Cybercast News Service
|Slogan||The right news. Right now.|
|Type of site||Alternative media|
|Owner||Media Research Center|
|Editor||Terence P. Jeffrey|
|Launched||June 18, 1998|
|Alexa rank||9,141 (global), 1,516 (USA)|
Cybercast News Service (also known as CNSNews.com) is an American news website founded by L. Brent Bozell III and owned by Media Research Center, Bozell's Alexandria, Virginia-based organization.
CNSNews.com was founded by L. Brent Bozell III on June 16, 1998, under the name Conservative News Service and the domain name conservativenews.org. According to Bozell, the website would "report news ...not touched by traditional television news outlets" and "fill the growing news void left by the establishment media in their chase for the sensational." On its first day of operation the website had 61,000 hits.
The name "CNSNews.com" was first used on June 15, 2000.
As of 2007, CNSNews.com described its role as serving an audience which puts a "higher premium on balance than spin."
"In response to these shortcomings, MRC Chairman L. Brent Bozell III founded CNSNews.com in an effort to provide an alternative news source that would cover stories that are subject to the bias of omission and report on other news subject to bias by commission. CNSNews.com endeavors to fairly present all legitimate sides of a story and debunk popular, albeit incorrect, myths about cultural and policy issues." 
CNSNews.com's motto is "The Right News. Right now."
CNSNews.com's editor from 1998-2005 was Scott Hogenson, who took a leave of absence in November, 2003 to serve as the director of radio and online operations for the Republican National Committee in the 2004 election cycle. Hogenson's leave of absence expired on November 15, 2004 when he returned to CNSNews.com in his original capacity. CNSNews.com has staff in Washington, D.C., London, Jerusalem and the Pacific Rim. David Thibault became top editor in April 2005 when Hogenson accepted an appointment as a deputy assistant secretary for the U.S. Department of Public Affairs. Thibault died on July 20, 2007 as a result of complications with his cancer treatment.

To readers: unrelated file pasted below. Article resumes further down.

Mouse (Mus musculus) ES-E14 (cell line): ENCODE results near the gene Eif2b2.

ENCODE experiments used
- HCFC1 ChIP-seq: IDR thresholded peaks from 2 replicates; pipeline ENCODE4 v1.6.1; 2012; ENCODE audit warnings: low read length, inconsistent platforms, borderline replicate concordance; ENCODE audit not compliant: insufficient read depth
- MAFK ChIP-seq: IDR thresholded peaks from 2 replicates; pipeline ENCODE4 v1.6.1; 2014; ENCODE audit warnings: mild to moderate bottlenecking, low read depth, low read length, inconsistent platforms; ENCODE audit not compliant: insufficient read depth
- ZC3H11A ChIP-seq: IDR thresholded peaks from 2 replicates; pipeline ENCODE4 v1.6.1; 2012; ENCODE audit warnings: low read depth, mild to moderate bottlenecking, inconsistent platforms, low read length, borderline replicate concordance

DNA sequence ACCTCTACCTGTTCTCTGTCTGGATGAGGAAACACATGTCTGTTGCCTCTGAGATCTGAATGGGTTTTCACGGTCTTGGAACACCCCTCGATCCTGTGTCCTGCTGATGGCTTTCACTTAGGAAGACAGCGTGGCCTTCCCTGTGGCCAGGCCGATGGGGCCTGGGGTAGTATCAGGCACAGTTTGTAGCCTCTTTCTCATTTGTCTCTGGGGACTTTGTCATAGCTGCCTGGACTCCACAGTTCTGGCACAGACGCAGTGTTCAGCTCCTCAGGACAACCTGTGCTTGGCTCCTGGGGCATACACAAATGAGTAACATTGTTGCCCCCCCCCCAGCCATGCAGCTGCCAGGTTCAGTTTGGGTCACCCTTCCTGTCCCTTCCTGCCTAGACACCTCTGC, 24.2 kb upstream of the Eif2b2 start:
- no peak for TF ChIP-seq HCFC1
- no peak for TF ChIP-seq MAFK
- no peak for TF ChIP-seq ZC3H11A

Terence P. Jeffrey became editor-in-chief in September 2007. Jeffrey was and remains an editor-at-large for the conservative weekly newspaper Human Events. He wrote editorials for The Washington Times from 1987–1991 and was research director for the presidential campaign of Patrick J. Buchanan in 1992. Jeffrey was Buchanan's national campaign manager in his 1996 campaign.
Under editor David Thibault, CNSNews.com questioned the validity of the circumstances in which Democratic Rep. John Murtha received his purple hearts as a response to Murtha's criticisms of the U.S. War in Iraq. The Washington Post and Nancy Pelosi have commented that this approach is similar to the tactics of the Swift Vets and POWs for Truth, which opposed John Kerry's candidacy in the 2004 election.
|This section is outdated. (August 2012)|
The web site started with two editors and four reporters, and a three-year budget of $5.46 million entirely funded by private donations. In 2005, the "majority of CNSNews.com's sales revenues" are from subscription sales by client Internet sites.
- "Alexa - CNSNews.com". alexa.com. Retrieved 2012-08-14.
- Kurtz, Howard; Murray, Shailagh (January 14, 2006). "Web Site Attacks Critic of War". The Washington Post. Retrieved October 21, 2009.
- Hafner, Katie (June 18, 1998). "New Conservative News Site Will Fill a Void, Founder Says". The New York Times. Retrieved 2008-07-28.
- "United States Conference of Catholic Bishops v. Media Research Center re: Registration No. 2528246" (PDF). Trademark Trial and Appeal Board. United States Patent and Trademark Office. April 19, 2005. Retrieved 2012-08-14.
- "History of Cybercast News Service". Archived from the original on 2007-08-18. Retrieved 2007-09-26.
- "Main Page". Retrieved 2007-09-26.
- "David Thibault, RIP: Farewell to a Friend". Archived from the original on 2007-09-04. Retrieved 2007-09-26.
- Kurtz, Howard; Murray, Shailagh (2006-01-14). "Web Site Attacks Critic of War". The Washington Post. p. A5.